Texas won't compete for up to $700 million in federal grant funding, Gov. Rick Perry announced today.
“Texas is on the right path toward improved education, and we would be foolish and irresponsible to place our children’s future in the hands of unelected bureaucrats and special interest groups thousands of miles away in Washington, virtually eliminating parents’ participation in their children’s education,” Perry said in a press release.
The Texas Education Agency has spent months readying an application for Race to the Top, a $4.35 billion competitive grant initiative by the U.S. Department of Education.
Texas hasn't been a frontrunner for the money since November, when Perry announced that the state would not participate in a national standards initiative or the national tests that the feds are trying to promote. The application assigns points to various system components, and that decision on standards shaved 70 points from Texas' score.
Texas Education Commissioner Robert Scott felt the points system put strings on the potential money — other states have shifted policies to gain more application points.
“It was chock full of burdens,” said Scott. “Their overall policy was to control curriculum across the country."
The feds disagree. DOE spokesman Justin Hamilton says the national curriculum has been state-driven, and that most states are excited to apply. Scott argues those states have no discretion — but that they're scrambling for funds in a tough economic year.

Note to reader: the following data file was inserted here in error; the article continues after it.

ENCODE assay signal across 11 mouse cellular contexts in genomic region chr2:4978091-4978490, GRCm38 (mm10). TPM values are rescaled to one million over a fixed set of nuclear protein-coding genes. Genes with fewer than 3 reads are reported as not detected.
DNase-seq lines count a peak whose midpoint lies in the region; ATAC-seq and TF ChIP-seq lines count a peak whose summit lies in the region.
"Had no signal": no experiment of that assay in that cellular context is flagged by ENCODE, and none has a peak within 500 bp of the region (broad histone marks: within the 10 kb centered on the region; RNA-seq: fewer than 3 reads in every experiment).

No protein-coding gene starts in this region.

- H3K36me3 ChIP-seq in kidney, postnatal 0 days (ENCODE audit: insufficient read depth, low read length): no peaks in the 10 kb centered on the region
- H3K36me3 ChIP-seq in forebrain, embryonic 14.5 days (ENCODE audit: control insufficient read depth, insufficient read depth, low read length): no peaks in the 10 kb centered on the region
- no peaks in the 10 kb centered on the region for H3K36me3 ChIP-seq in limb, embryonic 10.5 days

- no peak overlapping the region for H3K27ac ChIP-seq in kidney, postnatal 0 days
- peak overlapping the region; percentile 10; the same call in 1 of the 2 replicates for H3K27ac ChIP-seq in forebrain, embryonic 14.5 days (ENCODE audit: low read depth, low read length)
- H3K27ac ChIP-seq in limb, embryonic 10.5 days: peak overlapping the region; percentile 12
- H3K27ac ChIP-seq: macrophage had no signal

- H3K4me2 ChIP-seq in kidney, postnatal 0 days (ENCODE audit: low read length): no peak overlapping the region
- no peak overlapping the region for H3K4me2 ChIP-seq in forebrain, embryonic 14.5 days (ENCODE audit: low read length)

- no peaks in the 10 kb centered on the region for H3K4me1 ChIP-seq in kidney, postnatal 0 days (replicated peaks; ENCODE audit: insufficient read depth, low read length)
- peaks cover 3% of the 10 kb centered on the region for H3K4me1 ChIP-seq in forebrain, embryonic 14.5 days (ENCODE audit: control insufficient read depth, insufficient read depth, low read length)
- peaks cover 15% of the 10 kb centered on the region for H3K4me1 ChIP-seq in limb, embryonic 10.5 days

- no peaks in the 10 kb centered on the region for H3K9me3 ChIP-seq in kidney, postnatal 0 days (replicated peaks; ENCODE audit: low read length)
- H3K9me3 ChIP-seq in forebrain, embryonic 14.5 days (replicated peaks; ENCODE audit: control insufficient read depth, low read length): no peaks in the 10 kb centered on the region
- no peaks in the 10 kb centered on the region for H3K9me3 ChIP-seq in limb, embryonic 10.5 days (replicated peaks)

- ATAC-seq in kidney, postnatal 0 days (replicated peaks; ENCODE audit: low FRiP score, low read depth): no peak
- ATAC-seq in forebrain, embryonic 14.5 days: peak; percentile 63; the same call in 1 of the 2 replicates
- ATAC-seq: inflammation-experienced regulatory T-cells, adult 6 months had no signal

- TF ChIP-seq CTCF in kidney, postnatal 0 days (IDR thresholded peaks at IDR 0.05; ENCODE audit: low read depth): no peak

“They really don’t want to do this either,” Scott said, “but they’re desperate for the money.”
The application does not list requirements; instead, it offers more points to states that fall into compliance, raising their chances at getting the money.
So what's the harm in applying?
State applications are due next week (Jan. 19), and the agency has been preparing the lengthy document for several weeks.
“It’s a waste of taxpayer money that so much time was put into this application,” said Kirsten Gray, spokesperson for the Texas Democratic Party. TEA confirmed that the agency has spent significant time on the application, and Gray says the application has already been put together.
“There’s just absolutely no excusable reason to not allow Texas to compete for this money,” she said.
“Every reason that I’ve heard so far to turn down the money makes no sense,” said Rep. Scott Hochberg, D-Houston, who chairs the House Appropriations Sub-Committee on Education.
Hochberg argues Perry’s decision was not motivated by policy.
“I think it’s all about politics because it makes absolutely no sense to not even apply for a significant amount of money that can be used to help our schools,” he explained.
The Hutchison campaign had no comment on the Race for the Top program, but campaign spokesman Joe Pounder said they would release a statement after Perry's press conference.
Perry can count on support from at least one source, and an unusual one, at that: Texas AFT, an active teachers’ union. Texas AFT President Linda Bridges says to get the money, Texas would have to implement failed strategies like more standardized tests and more standardized merit pay.
“We think that moves us backwards,” she said. “We’ve already tried that and we don’t want to go back there.”
Bridges and Scott both said that the $700 million was a drop in the bucket when compared with the $40.2 billion education budget.
But Hochberg says the funds could have a significant impact if the state used them the right way.
After all, he said, per year the potential grant money is “roughly the total that we added to school funding in the last biennium that everyone is bragging about.”
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